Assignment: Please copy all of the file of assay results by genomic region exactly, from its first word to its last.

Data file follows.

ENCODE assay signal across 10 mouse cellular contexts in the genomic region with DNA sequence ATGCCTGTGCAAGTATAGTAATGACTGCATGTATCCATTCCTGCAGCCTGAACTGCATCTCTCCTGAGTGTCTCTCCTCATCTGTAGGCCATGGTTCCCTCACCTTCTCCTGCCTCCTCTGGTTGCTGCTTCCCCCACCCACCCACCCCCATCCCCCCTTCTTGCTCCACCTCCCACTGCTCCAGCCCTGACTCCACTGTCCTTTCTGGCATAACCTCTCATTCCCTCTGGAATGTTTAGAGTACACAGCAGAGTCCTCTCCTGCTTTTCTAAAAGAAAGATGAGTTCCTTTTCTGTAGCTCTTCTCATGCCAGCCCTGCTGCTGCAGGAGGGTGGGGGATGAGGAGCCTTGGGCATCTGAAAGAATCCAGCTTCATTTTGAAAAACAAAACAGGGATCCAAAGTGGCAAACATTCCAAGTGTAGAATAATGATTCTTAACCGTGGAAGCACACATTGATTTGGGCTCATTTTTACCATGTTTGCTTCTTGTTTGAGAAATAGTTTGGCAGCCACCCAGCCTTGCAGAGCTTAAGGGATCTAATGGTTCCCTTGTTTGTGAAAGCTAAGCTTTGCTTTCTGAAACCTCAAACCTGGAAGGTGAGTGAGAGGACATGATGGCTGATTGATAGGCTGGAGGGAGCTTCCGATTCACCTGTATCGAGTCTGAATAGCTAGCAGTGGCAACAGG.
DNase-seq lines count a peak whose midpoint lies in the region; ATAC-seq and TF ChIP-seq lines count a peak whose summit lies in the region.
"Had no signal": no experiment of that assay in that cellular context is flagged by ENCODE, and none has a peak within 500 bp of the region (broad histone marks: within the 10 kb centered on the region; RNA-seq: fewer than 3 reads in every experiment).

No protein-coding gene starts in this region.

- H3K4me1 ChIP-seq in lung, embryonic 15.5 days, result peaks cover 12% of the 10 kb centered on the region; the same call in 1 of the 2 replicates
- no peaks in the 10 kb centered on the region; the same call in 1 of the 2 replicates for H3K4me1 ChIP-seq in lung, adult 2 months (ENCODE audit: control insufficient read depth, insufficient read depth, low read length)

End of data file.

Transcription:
ENCODE assay signal across 10 mouse cellular contexts in the genomic region with DNA sequence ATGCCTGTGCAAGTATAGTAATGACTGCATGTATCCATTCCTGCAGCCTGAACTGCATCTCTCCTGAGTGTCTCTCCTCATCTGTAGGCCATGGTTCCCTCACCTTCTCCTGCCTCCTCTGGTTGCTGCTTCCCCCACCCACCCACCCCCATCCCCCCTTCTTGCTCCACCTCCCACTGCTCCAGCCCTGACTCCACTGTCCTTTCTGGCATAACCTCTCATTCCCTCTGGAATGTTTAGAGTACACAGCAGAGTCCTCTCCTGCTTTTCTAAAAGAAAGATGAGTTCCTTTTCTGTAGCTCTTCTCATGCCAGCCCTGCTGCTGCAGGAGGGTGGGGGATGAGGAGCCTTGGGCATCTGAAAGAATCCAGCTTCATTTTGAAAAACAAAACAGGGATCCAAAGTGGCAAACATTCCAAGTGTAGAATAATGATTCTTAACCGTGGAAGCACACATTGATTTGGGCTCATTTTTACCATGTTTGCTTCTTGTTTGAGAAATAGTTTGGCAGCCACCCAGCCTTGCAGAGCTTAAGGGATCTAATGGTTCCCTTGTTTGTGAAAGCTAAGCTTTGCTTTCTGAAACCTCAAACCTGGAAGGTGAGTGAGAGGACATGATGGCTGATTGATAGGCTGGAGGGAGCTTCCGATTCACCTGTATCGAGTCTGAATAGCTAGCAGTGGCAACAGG.
DNase-seq lines count a peak whose midpoint lies in the region; ATAC-seq and TF ChIP-seq lines count a peak whose summit lies in the region.
"Had no signal": no experiment of that assay in that cellular context is flagged by ENCODE, and none has a peak within 500 bp of the region (broad histone marks: within the 10 kb centered on the region; RNA-seq: fewer than 3 reads in every experiment).

No protein-coding gene starts in this region.

- H3K4me1 ChIP-seq in lung, embryonic 15.5 days, result peaks cover 12% of the 10 kb centered on the region; the same call in 1 of the 2 replicates
- no peaks in the 10 kb centered on the region; the same call in 1 of the 2 replicates for H3K4me1 ChIP-seq in lung, adult 2 months (ENCODE audit: control insufficient read depth, insufficient read depth, low read length)